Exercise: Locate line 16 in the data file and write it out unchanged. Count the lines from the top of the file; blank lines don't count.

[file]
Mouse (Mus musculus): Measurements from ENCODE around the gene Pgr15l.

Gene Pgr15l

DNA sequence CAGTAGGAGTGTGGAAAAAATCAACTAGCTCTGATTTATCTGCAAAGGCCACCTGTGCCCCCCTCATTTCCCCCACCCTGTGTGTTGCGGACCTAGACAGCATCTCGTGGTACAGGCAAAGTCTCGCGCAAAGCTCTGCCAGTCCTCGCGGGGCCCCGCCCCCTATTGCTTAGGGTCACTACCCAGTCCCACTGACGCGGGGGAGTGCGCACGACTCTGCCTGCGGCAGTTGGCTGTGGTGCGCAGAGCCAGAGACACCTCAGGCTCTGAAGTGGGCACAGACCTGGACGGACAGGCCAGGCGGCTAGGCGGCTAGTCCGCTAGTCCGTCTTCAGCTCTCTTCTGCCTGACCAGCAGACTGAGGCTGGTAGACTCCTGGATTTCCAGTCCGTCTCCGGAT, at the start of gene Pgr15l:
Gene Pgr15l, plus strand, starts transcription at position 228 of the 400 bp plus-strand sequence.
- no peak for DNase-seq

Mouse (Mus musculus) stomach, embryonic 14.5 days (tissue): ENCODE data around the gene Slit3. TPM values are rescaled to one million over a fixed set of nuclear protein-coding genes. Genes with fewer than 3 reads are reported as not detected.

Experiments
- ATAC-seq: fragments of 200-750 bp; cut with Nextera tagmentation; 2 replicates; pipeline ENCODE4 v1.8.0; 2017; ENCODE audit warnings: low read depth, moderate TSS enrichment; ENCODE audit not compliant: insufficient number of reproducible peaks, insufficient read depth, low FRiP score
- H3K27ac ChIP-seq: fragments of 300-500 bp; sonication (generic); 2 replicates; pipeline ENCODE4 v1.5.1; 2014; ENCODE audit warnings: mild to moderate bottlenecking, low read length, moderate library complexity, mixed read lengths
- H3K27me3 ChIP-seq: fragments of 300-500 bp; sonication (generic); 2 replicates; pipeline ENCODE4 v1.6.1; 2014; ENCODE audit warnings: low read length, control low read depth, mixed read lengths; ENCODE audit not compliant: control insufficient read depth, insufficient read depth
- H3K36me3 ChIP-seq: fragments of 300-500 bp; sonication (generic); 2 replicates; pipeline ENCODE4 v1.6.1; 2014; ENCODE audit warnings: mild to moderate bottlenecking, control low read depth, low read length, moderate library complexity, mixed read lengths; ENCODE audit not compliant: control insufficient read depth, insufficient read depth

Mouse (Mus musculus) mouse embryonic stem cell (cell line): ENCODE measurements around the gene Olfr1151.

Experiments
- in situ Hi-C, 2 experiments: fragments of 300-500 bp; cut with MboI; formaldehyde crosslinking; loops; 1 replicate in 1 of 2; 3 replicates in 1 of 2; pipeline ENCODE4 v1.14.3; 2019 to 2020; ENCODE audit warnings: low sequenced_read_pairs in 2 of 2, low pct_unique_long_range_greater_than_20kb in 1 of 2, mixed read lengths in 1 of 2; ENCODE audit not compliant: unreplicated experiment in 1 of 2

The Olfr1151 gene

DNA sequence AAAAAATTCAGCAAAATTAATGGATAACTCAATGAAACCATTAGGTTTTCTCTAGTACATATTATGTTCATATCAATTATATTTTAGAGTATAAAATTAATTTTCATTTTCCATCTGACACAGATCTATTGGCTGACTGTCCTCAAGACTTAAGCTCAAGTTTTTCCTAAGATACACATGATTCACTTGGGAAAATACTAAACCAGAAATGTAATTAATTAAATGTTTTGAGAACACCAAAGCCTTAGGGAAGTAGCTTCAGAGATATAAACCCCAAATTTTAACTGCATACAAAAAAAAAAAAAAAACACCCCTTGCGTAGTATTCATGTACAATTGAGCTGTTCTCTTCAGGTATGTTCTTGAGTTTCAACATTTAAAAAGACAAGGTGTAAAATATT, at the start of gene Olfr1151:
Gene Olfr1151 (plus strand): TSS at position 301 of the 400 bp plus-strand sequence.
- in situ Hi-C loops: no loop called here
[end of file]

DNA sequence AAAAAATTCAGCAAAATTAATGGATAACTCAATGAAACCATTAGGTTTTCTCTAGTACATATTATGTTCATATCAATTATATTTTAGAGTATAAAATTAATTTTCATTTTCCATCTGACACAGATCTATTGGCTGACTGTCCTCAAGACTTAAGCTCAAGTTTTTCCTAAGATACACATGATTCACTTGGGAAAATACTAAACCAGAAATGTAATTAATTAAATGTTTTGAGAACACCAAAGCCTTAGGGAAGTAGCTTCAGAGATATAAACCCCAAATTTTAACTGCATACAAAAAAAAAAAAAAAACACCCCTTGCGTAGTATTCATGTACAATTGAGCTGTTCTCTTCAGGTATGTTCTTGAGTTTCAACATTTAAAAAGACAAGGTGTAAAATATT, at the start of gene Olfr1151: